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Old 10-04-2010, 04:02 PM   #1
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Panel full, was wondering what options were


So I have a full panel, the previous owner even double tapped a breaker. I would like to install a few breakers that have two in one, to alleviate this, but the neutral bar is full also, and a couple of them have two wires in the same slot on that bar.

Is there any way I can get more neutral slots? A bar extender or something? Or is running a sub panel the only option ?

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Old 10-04-2010, 04:42 PM   #2
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Panel full, was wondering what options were


A sub panel, or replace the panel to a bigger one.

As a temp fix you could "double tap" but don't actually put the two wires in the breaker, pigtail to one wire then to the breaker. Choose two circuits that tend to be low load to avoid overload. For the neutral bar I believe you can get extension bars but I'm not too familiar with those.

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Old 10-04-2010, 04:43 PM   #3
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Panel full, was wondering what options were


well.. I'm hoping to get the slim breakers so I don't have to even do what you said..

Any other suggestions? I'm hoping I can keep my box as it is
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Old 10-04-2010, 04:55 PM   #4
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Panel full, was wondering what options were


Are you in a jurisdiction that requires a permit for tinkering with the panel? If yes, I would get legal to avoid problems when selling, or when trying to make a claim on your insurance.

In my prior city, I rewired an entire house EXCEPT for the final hookup to the meter. A pro pulled the permit and inspected my work, and the city inspector was involved from Day 1. I saved a TON of money and the pro caught one mistake (but an important one).

If your full panel is like the one in my new home, then you have a bunch of circuits from a prior DIYer that only drive a fraction of their rating, and would be combined in a single circuit if a pro laid it out. My new city won't let me do any of the actual work, but I am still saving $$ by doing a proposed wiring diagram under my electrician's supervision, and once that's done I'm fishing all the cable before they come over to make the connections.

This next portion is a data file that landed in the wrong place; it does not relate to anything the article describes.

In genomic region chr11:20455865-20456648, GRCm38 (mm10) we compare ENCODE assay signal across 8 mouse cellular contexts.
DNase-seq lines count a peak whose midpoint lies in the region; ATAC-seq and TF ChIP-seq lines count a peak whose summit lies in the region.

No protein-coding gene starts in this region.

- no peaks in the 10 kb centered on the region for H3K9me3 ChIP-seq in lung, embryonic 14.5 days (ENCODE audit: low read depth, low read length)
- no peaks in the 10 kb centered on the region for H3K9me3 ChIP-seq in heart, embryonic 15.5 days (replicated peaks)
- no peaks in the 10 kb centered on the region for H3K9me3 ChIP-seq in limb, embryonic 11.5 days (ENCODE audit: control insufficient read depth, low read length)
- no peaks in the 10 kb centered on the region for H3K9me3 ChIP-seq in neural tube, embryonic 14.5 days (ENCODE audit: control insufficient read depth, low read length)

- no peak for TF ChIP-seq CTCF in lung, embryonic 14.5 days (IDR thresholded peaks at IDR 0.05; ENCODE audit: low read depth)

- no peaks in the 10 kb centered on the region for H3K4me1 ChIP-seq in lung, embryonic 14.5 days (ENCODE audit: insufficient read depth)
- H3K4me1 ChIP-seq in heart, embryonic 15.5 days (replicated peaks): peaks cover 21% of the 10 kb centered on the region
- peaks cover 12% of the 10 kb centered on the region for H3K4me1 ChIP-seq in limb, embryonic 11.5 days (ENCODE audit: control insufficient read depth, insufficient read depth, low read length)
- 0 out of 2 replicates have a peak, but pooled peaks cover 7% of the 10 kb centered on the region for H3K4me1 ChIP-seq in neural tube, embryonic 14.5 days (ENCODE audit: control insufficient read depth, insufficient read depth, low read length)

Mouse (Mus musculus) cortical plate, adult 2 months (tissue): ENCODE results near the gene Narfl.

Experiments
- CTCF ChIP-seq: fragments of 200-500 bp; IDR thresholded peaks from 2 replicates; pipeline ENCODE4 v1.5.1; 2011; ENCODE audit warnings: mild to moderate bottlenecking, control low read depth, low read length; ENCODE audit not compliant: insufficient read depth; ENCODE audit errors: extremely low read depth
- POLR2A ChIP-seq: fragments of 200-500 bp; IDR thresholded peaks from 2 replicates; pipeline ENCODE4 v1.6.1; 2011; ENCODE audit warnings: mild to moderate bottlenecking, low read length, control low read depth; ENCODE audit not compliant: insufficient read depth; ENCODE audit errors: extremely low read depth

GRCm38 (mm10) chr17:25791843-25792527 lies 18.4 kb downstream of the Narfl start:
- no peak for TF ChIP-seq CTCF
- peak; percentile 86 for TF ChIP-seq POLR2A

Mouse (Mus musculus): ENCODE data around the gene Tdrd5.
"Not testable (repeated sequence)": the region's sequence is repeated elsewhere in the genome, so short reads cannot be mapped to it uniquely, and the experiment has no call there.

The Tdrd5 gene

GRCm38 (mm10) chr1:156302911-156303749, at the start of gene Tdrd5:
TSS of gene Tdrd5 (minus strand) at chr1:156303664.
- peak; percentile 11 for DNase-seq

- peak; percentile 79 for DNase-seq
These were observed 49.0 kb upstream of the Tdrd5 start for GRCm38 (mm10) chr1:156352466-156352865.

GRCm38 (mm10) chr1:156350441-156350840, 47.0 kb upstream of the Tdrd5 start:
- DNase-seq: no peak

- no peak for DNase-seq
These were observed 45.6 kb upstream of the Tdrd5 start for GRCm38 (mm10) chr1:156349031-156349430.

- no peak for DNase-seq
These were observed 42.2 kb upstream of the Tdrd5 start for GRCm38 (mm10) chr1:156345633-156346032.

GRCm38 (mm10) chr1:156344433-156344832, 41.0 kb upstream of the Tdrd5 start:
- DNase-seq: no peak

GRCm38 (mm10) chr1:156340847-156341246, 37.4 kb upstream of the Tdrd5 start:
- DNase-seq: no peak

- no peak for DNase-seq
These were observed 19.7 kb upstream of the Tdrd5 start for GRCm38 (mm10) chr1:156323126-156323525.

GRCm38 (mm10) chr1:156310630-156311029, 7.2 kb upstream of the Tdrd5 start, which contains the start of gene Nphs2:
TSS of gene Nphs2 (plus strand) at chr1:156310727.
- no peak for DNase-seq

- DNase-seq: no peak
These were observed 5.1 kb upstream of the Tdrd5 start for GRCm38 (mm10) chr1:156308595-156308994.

My advice: Get legal, sleep well, avoid fires, shocks, and legal or insurance problems.
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Old 10-05-2010, 09:49 AM   #5
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Panel full, was wondering what options were


I would add a subpanel. Trying to crown more wires in an already-full panel is asking for a short somewhere. Do you have room on the wall for another panel? If so, it's a pretty inexpensive project, under $100.
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Old 10-05-2010, 10:17 AM   #6
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Panel full, was wondering what options were


Do you have a combination of white and bare copper wires on the neutral bar? If you do, get a add on (additional) ground bar and move all the bare grounds to it. This will free up some terminals for neutrals.
Then write down all the panel information. You can then locate the correct tandem or slim breakers you mention. Make sure the panel is designed to accept these type breakers and where they go on the bus bar.
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Old 10-05-2010, 03:50 PM   #7
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Panel full, was wondering what options were


yeah, I've thought about a sub, (have a thread on here about it) since this panel is on the outside of the house, I would want to bring the sub into the garage, which would be a long run through the ceiling, which is full, I mean full, of blown insulation, and the cost of the wire would be kind of expensive.